The crossbar is relatively easy to replace for my version, its just a piece of 1/8″ thick by 1/2″ wide flat steel bar that is long enough to span the gap when the two guide posts are farthest apart. I used the leftovers to make stock guides below. This bar can be seen in the final picture.
For the stock guides I used some of flat bar left over from the crossbar and some 1/2″ diameter steel rod. I’m not sure on the original dimension of these pieces so I just cut them to lengths that made sense for my mitre box. For the bar, I cut it long enough to go all the way to edge of the frame which was around 8″. I may cut them down a bit in the future because it seems a little too long. The steel rods were cut just tall enough to fit under the opening in the back while on top of the bars. For all the pieces I used a hacksaw and then cleaned up them up with a file.
To get the rod ends flat I chucked them up in my drill press and lightly pressed them into a file that was clamped to my drill press table and lubricated with some WD40. I probably committed some machinist sin doing this and it probably wasn’t very good for my drill press, but it worked. Don’t press to hard unless you want to see what gives first when you jam spinning metal into a file. If you have a disc sander or lathe that would probably work better.
To attach the rod to the bars I used some JB Weld epoxy. Real welding or tapping holes for screws would be a better solution, I don’t have a welder or any taps.
The length stop is used to make repeated length cuts. The parts are broken down below.
Length Stop Rods
The length stop rods are just 5/16″ steel rods as seen above sticking out of the side. For the 358 I took a 48″ long piece and split it into two. Again see the tooltrip site mentioned above for the recommended length.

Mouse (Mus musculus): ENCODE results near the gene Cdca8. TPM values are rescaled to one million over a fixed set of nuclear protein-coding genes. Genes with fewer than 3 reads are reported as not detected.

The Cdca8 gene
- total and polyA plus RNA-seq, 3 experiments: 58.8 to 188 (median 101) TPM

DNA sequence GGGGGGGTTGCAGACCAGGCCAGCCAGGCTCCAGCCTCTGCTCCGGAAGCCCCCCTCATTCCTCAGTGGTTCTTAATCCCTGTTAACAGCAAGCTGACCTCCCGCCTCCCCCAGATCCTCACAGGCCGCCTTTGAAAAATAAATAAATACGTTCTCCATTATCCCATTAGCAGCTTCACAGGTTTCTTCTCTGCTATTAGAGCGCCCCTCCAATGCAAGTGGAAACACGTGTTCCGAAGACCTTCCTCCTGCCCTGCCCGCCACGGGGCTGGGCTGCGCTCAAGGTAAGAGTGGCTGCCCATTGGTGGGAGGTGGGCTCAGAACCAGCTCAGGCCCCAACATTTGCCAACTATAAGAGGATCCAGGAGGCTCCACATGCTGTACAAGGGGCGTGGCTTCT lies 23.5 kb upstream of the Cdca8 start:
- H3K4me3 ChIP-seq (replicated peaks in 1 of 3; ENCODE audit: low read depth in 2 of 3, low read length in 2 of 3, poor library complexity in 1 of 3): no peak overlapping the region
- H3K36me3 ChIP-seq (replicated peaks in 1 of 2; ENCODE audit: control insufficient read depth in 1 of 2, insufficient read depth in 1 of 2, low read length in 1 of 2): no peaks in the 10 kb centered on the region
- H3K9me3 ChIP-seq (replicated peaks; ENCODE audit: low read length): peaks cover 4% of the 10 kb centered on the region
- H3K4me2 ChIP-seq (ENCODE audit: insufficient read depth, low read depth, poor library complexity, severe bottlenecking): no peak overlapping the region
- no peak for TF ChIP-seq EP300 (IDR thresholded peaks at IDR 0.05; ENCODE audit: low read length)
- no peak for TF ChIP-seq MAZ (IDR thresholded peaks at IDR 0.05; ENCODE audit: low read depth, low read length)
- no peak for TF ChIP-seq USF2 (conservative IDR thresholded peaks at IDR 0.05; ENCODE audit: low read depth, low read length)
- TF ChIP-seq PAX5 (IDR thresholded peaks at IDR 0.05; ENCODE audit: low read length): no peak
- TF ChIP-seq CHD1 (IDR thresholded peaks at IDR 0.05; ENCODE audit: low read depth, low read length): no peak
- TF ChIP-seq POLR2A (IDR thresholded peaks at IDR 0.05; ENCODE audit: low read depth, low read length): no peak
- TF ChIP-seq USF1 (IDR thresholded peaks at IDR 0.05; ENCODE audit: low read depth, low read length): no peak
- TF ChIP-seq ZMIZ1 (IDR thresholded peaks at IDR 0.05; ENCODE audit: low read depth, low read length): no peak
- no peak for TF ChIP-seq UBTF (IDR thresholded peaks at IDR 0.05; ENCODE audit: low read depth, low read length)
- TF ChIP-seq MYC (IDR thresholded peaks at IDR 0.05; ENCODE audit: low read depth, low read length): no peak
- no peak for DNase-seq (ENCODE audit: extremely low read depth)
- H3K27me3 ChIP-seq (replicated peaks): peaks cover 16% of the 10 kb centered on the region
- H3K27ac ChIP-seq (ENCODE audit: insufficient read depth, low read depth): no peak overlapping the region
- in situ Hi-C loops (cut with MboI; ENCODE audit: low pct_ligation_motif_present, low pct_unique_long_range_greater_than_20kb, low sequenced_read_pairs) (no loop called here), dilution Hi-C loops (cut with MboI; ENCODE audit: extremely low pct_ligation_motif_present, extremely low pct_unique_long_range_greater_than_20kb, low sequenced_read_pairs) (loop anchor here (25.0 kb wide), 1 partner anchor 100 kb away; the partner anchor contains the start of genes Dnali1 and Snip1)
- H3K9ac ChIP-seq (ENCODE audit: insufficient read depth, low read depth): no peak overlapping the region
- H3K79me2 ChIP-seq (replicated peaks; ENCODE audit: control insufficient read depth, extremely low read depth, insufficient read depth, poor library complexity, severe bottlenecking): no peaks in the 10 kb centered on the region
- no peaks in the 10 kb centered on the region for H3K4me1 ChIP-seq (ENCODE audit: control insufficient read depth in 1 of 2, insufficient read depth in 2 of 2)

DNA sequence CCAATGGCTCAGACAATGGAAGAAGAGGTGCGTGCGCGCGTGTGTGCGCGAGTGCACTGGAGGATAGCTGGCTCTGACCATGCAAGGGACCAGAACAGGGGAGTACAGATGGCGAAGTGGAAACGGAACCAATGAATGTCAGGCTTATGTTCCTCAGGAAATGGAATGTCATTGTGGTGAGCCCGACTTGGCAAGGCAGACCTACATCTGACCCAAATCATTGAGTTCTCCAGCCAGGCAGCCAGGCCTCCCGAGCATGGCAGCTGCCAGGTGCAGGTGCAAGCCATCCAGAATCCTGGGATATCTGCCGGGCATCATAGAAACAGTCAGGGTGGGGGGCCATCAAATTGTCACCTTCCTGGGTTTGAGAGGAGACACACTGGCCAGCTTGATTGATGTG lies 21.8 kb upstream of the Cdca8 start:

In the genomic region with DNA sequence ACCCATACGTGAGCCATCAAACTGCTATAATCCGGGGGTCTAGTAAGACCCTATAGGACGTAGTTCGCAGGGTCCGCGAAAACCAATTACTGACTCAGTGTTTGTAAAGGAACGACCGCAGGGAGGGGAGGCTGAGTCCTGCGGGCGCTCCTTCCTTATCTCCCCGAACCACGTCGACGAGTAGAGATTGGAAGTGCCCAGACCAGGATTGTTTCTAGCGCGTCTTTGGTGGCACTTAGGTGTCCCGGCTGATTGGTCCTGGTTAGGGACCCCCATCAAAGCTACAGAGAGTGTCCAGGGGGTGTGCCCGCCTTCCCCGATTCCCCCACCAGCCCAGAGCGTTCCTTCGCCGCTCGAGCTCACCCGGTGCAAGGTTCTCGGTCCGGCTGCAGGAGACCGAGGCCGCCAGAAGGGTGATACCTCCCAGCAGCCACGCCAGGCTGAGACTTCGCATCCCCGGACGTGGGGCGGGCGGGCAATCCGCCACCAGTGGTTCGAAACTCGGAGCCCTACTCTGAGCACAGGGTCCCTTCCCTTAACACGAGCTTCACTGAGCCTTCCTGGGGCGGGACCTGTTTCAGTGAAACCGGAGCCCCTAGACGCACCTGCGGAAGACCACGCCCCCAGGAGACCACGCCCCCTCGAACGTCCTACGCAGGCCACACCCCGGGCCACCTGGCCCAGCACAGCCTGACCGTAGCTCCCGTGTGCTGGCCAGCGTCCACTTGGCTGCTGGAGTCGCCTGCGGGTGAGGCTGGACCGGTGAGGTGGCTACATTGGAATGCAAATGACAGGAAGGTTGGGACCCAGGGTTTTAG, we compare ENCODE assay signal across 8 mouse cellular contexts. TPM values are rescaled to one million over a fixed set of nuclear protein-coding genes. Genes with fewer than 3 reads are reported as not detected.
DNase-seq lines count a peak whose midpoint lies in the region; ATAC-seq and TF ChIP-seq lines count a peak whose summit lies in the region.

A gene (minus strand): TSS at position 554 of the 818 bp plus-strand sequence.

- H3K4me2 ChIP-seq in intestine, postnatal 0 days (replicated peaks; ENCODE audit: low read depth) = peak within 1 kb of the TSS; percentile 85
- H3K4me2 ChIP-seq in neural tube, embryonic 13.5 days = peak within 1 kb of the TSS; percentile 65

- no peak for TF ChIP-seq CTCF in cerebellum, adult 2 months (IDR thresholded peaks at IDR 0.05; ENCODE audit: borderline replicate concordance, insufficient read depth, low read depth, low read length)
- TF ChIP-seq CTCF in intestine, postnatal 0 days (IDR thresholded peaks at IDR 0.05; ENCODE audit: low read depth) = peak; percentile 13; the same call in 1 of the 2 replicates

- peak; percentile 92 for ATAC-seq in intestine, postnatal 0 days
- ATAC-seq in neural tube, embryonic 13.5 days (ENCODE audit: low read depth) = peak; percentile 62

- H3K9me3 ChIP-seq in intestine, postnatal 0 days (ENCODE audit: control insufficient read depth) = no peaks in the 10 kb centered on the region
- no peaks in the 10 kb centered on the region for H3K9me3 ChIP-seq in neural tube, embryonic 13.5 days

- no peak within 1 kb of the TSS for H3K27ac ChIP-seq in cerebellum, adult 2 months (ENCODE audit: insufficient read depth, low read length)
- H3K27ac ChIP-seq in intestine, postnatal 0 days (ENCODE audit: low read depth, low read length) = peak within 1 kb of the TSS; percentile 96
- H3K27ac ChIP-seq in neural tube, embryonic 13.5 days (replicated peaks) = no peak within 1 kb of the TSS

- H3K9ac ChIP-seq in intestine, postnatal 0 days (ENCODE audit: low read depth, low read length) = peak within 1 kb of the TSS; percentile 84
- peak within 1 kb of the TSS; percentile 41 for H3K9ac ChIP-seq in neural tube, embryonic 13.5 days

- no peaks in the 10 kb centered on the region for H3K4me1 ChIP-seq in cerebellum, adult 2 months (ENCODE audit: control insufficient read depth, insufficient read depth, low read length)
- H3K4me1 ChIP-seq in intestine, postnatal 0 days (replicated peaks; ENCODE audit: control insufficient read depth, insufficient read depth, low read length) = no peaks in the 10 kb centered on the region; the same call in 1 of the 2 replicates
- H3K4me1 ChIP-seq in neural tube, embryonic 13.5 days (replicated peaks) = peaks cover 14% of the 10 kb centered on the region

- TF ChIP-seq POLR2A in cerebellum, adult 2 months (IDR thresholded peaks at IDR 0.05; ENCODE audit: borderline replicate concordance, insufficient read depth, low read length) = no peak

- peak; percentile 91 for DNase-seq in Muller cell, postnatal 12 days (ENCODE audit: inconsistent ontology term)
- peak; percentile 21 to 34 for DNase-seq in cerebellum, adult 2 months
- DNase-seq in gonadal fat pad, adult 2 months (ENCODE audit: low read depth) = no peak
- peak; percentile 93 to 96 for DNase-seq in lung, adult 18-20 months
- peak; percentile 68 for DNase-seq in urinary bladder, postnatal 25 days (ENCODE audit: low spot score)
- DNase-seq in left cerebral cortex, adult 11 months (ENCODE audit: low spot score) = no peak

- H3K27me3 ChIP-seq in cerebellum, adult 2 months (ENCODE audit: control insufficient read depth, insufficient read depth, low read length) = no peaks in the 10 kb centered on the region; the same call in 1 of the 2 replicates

Length Stop Rod Coupler
The coupler I found at a fantastic Portland hardware store called WC Winks. Something similar I’m sure can be bought online from McMaster. At some point I’ll probably replace the screws with a filister head screw so I can use a flat head screwdriver for all adjustments.
Length Stop Stand or “Tree”
This is probably the hardest piece to find a replacement for. As the tooltrip website says “Get at the back of the line for an original replacement”. For mine I decided to make my own and used a scrap piece of hardwood, some threaded screw inserts and thumb screws.
To understand how to make a replacement first understand the three different ways it can be used:
For pieces that are too short to get to the edge of the frame both rods are used in the stand and the workpiece is butted up against the top rod.
For medium length pieces the workpiece is simply slid over to the length stop stand.
For long pieces the two rods are connected with the rod coupler and the length stop is used in the same manner as above.
When I re-assembled everything one of the uprights was a little wobbly and I couldn’t tighten it all the way or the top connector pieces wouldn’t line up correctly. To fix this I made a tiny washer out of a pop can using scissors and a hole punch.
All Together Now
And here it is all finished: